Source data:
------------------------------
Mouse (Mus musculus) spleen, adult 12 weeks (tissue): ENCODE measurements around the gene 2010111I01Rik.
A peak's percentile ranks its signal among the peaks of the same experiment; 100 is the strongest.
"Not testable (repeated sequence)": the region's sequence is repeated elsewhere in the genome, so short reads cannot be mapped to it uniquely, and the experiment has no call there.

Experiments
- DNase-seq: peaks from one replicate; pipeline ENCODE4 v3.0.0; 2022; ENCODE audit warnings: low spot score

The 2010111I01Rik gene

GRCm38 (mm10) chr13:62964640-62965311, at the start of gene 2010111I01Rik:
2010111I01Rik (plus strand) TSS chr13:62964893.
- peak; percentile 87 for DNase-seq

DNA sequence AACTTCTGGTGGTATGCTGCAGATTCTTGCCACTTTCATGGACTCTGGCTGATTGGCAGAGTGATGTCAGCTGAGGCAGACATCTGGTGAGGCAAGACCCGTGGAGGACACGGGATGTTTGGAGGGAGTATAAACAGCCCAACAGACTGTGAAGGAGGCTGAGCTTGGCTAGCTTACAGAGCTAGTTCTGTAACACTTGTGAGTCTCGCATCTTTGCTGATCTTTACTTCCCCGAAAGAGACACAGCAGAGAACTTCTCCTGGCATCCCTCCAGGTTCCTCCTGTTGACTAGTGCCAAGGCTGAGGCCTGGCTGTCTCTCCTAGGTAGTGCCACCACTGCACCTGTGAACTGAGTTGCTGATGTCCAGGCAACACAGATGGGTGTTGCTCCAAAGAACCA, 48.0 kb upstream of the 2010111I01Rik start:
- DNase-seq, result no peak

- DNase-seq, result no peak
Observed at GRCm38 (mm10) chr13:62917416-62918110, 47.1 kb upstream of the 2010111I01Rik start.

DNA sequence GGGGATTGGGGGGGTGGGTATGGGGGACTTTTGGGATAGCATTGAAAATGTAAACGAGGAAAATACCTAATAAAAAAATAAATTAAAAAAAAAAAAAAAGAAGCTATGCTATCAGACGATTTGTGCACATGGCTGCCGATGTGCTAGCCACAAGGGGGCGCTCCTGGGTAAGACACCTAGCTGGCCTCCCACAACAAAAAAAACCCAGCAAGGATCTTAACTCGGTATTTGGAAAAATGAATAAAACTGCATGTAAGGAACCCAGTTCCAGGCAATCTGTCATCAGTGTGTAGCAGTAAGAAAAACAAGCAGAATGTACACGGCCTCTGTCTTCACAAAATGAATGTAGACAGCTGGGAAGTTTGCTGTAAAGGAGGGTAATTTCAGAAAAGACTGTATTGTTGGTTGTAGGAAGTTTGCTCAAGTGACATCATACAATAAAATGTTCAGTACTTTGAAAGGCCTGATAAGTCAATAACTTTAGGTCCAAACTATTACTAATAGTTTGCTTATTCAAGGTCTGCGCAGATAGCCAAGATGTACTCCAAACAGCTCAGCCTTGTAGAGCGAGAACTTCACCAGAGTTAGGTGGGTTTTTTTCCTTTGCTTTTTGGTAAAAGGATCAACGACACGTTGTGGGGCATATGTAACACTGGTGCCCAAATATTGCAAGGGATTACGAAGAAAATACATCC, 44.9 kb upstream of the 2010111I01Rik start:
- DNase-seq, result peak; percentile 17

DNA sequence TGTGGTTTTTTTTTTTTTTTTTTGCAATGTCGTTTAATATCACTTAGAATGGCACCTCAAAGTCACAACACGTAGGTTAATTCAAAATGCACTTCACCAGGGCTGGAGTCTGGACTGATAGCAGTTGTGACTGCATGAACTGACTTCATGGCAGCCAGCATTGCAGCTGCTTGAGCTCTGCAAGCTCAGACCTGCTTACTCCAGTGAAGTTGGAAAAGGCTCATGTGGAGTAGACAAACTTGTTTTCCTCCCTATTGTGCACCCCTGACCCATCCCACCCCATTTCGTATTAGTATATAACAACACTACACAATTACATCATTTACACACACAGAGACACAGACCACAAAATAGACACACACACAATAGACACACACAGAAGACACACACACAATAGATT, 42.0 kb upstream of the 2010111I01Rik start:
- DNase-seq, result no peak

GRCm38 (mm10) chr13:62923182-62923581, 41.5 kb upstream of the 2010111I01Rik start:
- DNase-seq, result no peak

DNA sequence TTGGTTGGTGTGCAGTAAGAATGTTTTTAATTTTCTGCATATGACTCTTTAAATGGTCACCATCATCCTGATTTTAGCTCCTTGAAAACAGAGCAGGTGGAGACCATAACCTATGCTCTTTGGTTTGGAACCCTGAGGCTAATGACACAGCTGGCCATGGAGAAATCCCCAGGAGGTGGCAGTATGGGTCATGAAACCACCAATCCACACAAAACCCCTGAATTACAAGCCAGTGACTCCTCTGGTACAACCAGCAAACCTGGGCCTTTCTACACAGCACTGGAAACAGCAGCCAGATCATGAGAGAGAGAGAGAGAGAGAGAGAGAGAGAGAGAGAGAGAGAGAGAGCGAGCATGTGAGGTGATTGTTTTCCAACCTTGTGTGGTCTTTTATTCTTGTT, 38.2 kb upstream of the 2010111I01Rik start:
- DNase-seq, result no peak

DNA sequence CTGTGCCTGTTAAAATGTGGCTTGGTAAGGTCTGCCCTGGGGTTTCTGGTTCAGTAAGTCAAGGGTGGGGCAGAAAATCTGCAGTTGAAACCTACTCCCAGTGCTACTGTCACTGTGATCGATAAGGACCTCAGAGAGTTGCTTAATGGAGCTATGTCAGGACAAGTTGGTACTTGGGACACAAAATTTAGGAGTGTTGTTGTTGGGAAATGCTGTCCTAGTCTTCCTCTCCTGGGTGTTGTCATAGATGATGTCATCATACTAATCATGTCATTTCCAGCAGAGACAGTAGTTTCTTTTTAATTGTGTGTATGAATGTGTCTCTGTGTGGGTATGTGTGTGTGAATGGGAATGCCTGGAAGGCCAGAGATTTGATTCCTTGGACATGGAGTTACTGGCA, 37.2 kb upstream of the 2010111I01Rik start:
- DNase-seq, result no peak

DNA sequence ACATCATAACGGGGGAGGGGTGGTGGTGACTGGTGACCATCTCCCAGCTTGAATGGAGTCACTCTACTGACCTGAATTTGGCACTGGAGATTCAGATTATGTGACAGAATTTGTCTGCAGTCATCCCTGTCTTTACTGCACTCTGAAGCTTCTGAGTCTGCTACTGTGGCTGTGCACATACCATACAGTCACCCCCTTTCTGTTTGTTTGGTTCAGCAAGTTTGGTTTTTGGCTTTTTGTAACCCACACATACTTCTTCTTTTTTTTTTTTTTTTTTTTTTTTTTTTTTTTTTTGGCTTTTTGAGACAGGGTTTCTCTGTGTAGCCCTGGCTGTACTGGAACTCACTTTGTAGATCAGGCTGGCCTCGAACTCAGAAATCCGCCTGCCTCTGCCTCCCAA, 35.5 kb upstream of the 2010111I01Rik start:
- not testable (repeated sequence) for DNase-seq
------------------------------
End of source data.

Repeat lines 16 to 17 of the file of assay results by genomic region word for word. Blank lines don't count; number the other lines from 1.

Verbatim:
DNA sequence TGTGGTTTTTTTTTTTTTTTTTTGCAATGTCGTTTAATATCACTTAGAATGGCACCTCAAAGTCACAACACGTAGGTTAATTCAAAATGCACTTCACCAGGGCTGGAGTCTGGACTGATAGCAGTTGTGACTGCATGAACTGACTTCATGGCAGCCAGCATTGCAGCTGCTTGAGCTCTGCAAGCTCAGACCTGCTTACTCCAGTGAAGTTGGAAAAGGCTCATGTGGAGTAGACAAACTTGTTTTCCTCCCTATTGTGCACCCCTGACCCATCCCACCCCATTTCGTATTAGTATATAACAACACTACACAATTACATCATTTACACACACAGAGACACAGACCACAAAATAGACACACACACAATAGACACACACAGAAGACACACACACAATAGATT, 42.0 kb upstream of the 2010111I01Rik start:
- DNase-seq, result no peak